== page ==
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UGS 303: Jerusalem / Edgar

Predatory journals, or those with flimsy peer review

Special Cases

Predatory Journals: Poor quality or even fraudulent journals that lure academics to publish in them for a fee (to be clear, many legitimate journals charge publication fees, but they offer editorial and publishing services). 

Pseudo-journals: While many of these fraudulent journals are predatory, there is a subcategory of journals whose aim goes beyond making money off of authors. They seem to want to spread pseudo-science or what amounts to propaganda in a controversial subject area. 

How can you identify these, since they are often incorrectly marked peer reviewed in databases and on the journal's site?  

1) Check the references: Did the author cite their information? What evidence did they use to support their claims? Poor quality articles do not bother to cite information, or they cite poor quality sources. The articles you need for this paper will have long bibliographies of scholarly books and peer reviewed sources.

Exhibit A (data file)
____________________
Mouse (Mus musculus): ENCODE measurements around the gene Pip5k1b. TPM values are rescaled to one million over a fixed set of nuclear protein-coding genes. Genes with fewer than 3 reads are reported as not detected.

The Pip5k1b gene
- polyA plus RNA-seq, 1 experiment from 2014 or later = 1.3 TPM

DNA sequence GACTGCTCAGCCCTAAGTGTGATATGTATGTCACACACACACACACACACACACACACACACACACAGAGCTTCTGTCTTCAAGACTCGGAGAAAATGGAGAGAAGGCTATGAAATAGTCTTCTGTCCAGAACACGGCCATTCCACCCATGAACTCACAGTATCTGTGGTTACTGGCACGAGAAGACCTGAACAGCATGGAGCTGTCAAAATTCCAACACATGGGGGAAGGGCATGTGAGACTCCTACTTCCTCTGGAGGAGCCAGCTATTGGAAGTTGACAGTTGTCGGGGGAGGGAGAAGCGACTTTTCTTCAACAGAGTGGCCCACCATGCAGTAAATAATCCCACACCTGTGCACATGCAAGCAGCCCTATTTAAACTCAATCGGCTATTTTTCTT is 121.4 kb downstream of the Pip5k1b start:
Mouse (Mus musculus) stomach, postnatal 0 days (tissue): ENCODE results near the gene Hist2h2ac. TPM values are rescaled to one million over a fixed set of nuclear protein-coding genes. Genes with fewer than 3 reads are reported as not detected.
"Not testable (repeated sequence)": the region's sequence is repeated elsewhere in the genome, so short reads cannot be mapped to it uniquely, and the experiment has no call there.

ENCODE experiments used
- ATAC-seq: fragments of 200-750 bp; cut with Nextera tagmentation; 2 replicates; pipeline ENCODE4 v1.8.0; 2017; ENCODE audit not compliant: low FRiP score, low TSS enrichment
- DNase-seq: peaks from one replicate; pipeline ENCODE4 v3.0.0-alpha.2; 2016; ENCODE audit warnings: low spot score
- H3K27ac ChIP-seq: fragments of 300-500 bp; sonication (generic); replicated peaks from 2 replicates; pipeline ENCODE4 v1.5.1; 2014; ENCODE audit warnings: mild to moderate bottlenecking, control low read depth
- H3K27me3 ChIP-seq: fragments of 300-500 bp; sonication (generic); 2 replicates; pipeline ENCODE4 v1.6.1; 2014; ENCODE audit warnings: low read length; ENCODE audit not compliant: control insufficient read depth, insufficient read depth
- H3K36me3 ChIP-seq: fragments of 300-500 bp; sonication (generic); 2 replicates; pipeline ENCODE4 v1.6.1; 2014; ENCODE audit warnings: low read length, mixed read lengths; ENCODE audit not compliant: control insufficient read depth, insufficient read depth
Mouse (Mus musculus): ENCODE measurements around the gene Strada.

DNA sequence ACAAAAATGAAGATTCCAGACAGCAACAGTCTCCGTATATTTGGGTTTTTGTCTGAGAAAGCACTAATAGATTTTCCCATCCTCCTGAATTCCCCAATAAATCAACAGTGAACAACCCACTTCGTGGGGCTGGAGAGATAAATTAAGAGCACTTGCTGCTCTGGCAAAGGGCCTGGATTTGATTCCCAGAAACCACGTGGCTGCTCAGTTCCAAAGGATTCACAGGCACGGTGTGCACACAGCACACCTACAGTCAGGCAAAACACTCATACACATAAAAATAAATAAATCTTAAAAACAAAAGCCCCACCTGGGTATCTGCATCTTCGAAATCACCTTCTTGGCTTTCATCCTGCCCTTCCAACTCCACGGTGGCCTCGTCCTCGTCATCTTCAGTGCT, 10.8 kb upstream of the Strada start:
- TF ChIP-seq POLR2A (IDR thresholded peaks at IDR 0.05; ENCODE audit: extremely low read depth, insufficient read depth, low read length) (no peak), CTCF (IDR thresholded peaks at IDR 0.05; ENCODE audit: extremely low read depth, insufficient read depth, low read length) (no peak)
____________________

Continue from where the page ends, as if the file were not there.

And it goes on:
2) Unreasonably short peer review times: The article may tell you when the article was submitted and then when it was published. Ex. submitted Sept. 1, published Sept. 6 – no way they did peer review.

3) Claiming they are indexed in Google or Google Scholar: Journals don't have control over this. 

4) Overly broad subject areas: Ex. International Journal of Humanities.

5) Very few articles published (especially if the journal has been out for a few years)

If you see something, say something (to me). Librarians have some power to get these journals correctly marked or even purged from our collections. Confused? Ask me!


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Elise Nacca
Perry-CastaƱeda (Main) Library (PCL)

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